If At First You Don't Succeed...
Heiko Thieme is a bull's bull. It takes one to launch a mutual fund--his second--in today's choppy market. Especially since Morningstar says his first fund, American Heritage ($91 million in assets), was among the worst performers in 1994's first half, down 28%.
None of this daunts Thieme. He unveiled the new fund, no-load American Heritage Growth, in early May. Like American Heritage, it focuses on undervalued stocks, but will avoid speculative highfliers and stick with established names such as IBM. Letters from Thieme welcome minimum investments of $5,000. Total investment in American Heritage Growth as of July 11: just $291,000.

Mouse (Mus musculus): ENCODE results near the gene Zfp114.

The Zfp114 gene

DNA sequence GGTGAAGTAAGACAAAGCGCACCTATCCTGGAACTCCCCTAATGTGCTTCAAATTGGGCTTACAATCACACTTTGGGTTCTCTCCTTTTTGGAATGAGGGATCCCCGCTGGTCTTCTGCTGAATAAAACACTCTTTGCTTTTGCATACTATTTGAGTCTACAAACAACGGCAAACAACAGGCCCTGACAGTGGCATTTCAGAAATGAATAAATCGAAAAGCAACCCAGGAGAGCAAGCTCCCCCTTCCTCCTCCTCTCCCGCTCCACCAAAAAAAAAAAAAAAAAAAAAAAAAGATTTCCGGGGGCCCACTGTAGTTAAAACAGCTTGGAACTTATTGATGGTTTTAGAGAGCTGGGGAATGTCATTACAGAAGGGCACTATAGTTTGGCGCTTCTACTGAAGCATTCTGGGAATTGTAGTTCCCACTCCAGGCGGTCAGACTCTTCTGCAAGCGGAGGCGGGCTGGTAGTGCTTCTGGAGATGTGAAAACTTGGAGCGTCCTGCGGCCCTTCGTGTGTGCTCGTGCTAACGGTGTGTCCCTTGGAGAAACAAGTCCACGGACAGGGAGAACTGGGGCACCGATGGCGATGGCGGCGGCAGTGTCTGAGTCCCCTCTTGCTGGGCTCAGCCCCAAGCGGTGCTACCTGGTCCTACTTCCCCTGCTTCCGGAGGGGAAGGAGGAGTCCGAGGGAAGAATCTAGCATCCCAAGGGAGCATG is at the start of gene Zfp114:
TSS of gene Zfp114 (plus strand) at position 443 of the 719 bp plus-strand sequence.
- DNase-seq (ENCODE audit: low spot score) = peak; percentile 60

Still, when Thieme took over American Heritage from another manager in 1990, it was a sickly fund with a -31% return. Since then, he rode the bull market, turning in heady performances averaging 49% annually. The market's 1994 woes have hit American Heritage hardest because of sour holdings, such as scandal-plagued Spectrum Information Technologies.